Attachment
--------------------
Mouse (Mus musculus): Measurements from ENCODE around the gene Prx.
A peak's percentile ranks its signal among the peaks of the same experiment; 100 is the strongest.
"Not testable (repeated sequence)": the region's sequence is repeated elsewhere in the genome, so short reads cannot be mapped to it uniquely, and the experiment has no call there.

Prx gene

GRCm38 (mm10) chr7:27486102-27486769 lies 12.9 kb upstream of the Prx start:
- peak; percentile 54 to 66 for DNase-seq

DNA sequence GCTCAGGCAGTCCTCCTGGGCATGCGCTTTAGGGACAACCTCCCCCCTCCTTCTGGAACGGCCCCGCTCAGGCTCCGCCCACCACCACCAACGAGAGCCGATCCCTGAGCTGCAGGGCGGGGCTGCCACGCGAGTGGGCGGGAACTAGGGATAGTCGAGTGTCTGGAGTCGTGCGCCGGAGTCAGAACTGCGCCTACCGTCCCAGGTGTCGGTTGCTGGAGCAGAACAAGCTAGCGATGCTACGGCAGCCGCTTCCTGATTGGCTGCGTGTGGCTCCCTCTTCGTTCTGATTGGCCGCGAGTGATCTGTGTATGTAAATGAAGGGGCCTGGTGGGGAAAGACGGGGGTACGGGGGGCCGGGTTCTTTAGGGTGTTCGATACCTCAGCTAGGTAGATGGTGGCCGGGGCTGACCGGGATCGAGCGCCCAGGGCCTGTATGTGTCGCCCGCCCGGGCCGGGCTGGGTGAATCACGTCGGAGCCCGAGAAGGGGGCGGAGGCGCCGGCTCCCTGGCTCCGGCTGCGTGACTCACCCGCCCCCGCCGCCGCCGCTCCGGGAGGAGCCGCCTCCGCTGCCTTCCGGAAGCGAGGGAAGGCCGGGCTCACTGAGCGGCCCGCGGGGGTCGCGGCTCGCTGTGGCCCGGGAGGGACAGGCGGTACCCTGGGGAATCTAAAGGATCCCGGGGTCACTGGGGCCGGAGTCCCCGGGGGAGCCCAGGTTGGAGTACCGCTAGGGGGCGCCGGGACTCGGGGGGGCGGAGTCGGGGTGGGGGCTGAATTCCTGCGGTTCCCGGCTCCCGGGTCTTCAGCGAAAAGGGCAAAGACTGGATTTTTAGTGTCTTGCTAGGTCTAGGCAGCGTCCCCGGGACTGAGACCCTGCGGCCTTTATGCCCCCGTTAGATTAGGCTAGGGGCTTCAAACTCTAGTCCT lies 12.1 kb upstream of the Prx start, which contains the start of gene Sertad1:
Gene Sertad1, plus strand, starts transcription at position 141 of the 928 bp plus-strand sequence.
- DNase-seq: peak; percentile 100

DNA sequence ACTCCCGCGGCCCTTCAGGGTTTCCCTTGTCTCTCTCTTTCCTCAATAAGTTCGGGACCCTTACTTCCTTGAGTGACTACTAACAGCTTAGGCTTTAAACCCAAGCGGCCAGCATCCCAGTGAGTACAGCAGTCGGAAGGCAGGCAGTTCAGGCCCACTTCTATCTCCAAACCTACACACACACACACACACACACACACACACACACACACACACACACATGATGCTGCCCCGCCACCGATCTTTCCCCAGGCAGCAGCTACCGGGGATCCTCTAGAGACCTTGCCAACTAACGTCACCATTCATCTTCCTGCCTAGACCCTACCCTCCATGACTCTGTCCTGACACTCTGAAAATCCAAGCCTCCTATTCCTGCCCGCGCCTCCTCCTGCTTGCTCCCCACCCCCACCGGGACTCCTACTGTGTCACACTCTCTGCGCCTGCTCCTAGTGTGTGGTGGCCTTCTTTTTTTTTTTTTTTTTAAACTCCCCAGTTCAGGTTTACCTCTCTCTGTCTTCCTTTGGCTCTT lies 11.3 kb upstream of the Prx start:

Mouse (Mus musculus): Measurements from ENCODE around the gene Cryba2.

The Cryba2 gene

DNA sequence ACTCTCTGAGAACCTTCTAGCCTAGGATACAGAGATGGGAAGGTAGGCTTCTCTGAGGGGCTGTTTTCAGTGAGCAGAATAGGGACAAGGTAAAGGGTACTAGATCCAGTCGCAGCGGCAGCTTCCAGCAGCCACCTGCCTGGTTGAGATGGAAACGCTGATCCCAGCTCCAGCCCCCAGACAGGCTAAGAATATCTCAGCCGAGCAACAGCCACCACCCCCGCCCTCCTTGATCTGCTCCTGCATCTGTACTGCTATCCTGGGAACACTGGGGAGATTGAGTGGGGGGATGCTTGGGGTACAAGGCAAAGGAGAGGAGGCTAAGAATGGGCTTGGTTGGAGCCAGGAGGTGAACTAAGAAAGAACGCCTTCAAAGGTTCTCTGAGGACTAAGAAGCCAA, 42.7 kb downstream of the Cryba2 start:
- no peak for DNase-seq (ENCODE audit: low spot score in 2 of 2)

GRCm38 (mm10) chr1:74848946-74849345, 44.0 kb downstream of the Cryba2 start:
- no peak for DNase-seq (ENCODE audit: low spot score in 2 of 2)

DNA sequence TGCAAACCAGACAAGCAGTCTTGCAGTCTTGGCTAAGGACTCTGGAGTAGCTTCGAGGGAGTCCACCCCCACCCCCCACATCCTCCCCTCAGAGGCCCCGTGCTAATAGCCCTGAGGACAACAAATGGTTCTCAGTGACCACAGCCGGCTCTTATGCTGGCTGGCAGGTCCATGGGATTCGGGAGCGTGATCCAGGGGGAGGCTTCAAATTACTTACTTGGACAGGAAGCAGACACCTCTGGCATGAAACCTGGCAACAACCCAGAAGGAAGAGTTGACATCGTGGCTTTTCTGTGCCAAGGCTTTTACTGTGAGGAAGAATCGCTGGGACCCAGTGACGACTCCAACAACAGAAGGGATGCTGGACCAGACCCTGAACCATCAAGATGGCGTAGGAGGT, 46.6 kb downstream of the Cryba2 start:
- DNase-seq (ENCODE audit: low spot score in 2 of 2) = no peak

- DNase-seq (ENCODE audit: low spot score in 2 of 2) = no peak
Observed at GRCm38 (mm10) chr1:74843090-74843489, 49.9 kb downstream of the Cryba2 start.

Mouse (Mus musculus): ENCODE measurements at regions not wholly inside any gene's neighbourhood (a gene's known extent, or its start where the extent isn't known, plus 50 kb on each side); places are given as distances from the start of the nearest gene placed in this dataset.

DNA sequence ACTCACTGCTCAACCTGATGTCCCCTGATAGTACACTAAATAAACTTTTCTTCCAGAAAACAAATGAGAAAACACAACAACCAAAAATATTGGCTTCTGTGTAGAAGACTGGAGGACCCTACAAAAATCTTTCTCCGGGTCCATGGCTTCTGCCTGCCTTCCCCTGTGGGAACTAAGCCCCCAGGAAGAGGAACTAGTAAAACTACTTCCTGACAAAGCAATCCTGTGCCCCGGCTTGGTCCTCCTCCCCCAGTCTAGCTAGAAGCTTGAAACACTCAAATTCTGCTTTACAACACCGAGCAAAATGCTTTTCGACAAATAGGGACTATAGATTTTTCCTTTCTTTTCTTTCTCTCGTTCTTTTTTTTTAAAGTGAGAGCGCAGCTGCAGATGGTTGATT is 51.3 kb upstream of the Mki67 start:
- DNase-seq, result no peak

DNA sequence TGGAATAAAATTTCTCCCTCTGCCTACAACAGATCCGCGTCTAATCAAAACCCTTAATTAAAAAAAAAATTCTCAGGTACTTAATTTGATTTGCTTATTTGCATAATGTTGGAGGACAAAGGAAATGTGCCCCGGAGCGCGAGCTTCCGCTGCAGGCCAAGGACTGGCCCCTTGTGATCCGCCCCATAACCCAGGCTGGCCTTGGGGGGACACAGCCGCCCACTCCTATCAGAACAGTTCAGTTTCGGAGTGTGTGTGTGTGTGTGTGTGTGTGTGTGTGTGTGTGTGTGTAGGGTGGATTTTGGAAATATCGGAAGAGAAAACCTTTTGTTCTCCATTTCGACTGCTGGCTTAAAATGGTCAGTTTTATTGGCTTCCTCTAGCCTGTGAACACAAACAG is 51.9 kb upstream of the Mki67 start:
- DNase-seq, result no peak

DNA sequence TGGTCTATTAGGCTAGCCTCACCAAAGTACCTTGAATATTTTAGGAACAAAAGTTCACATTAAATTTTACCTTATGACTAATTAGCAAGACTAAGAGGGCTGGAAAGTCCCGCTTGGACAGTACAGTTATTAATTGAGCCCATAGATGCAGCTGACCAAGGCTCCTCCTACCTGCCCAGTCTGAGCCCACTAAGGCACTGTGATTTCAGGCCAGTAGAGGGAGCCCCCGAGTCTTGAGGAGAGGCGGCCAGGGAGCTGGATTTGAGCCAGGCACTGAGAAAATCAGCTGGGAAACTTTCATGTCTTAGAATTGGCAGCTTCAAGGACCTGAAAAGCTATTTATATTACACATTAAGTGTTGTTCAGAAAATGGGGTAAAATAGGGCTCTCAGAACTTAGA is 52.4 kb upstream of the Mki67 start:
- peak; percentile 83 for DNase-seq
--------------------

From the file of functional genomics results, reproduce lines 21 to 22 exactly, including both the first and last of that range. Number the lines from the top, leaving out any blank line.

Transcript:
Mouse (Mus musculus): ENCODE measurements at regions not wholly inside any gene's neighbourhood (a gene's known extent, or its start where the extent isn't known, plus 50 kb on each side); places are given as distances from the start of the nearest gene placed in this dataset.

DNA sequence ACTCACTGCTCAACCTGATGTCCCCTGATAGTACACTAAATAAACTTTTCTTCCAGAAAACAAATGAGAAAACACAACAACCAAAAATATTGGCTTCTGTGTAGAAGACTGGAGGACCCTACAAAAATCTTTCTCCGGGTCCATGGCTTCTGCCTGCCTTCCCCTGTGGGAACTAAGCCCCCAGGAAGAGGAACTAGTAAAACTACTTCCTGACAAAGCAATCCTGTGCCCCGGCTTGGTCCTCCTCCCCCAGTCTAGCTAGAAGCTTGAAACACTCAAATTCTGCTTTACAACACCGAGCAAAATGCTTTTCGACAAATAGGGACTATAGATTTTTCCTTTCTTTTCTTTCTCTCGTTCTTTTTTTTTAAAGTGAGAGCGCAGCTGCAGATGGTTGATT is 51.3 kb upstream of the Mki67 start: